Cerebral Palsy - Driving Mobility

Cerebral Palsy

Cerebral palsy affects the brain with many people experiencing movement and co-ordination difficulties and a range of other problems which may affect speaking, vision and learning. Each person is unique and difficulties, which can affect driving safety may present in a variety of ways.

Ongoing support from birth through early years, into school and beyond from Specialist Physiotherapists and Occupational Therapists is vital to support each person’s strengths and enable them to lead full active lives.

Cerebral palsy affects the brain with many people experiencing movement and co-ordination difficulties and a range of other problems which may affect speaking, vision and learning. Each person is unique and difficulties, which can affect driving safety may present in a variety of ways as mild or severe:

  • Weakness affecting arms or legs or one side of the body.
  • Difficulty with posture and balance
  • Stiff tight muscles, which can affect range of movements and cause shakiness
  • Involuntary movements or muscle spasms.
  • Fatigue
  • Difficulties with speaking, vision and learning.

Driving and Cerebral Palsy

Some medications and surgical interventions can help to reduce tightness in muscles and joints and enable the person to access more movement and function. Having regular contact with your Doctor or Care Team is helpful to monitor symptoms and support independence including exploring learning to drive.

Common difficulties people experience:

  • Difficulties moving to operate pedals
  • Coordination of movements when changing gears, steering or using indicators and other controls.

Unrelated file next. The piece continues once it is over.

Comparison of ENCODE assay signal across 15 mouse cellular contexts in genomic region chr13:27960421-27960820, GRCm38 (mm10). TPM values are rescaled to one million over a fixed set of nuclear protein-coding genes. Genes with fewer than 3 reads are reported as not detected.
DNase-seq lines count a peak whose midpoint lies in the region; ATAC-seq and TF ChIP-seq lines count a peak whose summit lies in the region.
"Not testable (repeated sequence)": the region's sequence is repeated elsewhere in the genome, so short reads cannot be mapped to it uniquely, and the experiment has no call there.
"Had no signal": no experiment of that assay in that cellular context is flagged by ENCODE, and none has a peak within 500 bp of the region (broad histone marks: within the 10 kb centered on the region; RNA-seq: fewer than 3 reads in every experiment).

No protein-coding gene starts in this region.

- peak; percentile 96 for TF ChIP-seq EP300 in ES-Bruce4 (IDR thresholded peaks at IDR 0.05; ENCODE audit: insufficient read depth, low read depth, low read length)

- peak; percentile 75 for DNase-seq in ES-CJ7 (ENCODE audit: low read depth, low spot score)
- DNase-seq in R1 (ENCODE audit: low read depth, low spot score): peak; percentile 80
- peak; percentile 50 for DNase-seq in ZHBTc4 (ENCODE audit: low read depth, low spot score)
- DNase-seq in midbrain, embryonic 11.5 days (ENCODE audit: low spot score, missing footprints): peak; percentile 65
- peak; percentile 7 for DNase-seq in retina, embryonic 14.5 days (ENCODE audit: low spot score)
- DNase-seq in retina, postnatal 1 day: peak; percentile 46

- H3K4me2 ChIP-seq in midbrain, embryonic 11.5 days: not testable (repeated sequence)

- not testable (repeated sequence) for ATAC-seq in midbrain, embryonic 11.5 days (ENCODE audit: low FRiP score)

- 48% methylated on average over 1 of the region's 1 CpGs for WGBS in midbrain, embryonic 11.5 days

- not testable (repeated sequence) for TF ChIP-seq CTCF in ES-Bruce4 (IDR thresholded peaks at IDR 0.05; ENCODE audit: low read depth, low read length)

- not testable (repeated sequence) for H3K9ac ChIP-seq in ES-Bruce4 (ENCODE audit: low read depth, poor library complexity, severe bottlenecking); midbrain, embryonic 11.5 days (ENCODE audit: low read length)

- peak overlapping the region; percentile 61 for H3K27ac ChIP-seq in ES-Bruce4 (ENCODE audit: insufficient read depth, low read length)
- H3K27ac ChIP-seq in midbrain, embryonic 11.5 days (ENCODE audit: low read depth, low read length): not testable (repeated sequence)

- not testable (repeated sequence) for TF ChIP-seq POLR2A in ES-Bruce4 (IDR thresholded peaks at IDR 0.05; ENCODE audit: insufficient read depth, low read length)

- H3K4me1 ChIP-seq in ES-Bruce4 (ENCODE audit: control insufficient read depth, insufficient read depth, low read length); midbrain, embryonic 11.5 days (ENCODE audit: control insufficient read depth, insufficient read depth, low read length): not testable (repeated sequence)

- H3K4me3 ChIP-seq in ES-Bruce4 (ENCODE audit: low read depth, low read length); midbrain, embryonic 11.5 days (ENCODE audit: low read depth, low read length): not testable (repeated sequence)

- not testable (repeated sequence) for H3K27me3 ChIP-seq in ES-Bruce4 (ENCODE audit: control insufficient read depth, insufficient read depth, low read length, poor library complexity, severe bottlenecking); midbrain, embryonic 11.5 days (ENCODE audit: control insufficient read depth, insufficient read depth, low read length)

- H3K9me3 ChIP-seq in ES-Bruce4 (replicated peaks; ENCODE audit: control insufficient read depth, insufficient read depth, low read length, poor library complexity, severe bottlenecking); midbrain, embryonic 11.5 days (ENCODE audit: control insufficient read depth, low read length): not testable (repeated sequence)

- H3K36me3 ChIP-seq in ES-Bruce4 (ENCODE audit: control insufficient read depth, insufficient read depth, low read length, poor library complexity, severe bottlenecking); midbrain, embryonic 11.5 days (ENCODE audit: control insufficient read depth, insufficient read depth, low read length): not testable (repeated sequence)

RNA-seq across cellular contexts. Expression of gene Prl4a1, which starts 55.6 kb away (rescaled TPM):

• Sitting in a stable, supportive upright position to be able to look around and while controlling the vehicle.
  • Fatigue from effort of movements.
  • Difficulty with concentration, vision and new learning.

Young people with disability can apply for their Provisional Licence from the age of 16 onwards.  Many options are available to enable a person to learn to drive.  Specialist staff at a Mobility Centre can help you explore your abilities.  There is a wide range of adaptions that are available to enable you to get into and out of a car, support posture in the vehicle, drive with specialist controls and stow wheelchairs or other equipment.

Some typically used adaptations for driving are:

  • Hand controls which operate accelerator and brake, these can be mechanical or electronic.
  • Steering aids
  • Remote secondary controls for indicators, lights, and wipers.
  • Electrically operated adjustable seats and turn out seats.
  • Joystick control for combined steering, accelerator and brake when driving from wheelchair.

Advice and guidance is also available on specialist tuition and taking your theory test.

Read Claire‘s story